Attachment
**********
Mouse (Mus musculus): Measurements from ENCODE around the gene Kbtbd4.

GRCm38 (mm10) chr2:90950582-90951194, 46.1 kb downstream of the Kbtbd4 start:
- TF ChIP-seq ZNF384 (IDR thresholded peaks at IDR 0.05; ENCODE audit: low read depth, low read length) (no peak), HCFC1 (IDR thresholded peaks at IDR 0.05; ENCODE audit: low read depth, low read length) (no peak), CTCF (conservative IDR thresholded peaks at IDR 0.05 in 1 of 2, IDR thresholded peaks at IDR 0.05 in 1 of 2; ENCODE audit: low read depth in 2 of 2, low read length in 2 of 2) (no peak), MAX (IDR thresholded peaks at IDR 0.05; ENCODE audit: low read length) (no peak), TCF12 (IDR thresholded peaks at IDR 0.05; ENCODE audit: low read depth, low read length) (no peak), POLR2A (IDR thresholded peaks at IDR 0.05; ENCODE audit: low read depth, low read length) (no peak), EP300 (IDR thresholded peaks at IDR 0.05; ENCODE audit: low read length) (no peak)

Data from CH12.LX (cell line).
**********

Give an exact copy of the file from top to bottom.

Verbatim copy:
Mouse (Mus musculus): Measurements from ENCODE around the gene Kbtbd4.

GRCm38 (mm10) chr2:90950582-90951194, 46.1 kb downstream of the Kbtbd4 start:
- TF ChIP-seq ZNF384 (IDR thresholded peaks at IDR 0.05; ENCODE audit: low read depth, low read length) (no peak), HCFC1 (IDR thresholded peaks at IDR 0.05; ENCODE audit: low read depth, low read length) (no peak), CTCF (conservative IDR thresholded peaks at IDR 0.05 in 1 of 2, IDR thresholded peaks at IDR 0.05 in 1 of 2; ENCODE audit: low read depth in 2 of 2, low read length in 2 of 2) (no peak), MAX (IDR thresholded peaks at IDR 0.05; ENCODE audit: low read length) (no peak), TCF12 (IDR thresholded peaks at IDR 0.05; ENCODE audit: low read depth, low read length) (no peak), POLR2A (IDR thresholded peaks at IDR 0.05; ENCODE audit: low read depth, low read length) (no peak), EP300 (IDR thresholded peaks at IDR 0.05; ENCODE audit: low read length) (no peak)

Data from CH12.LX (cell line).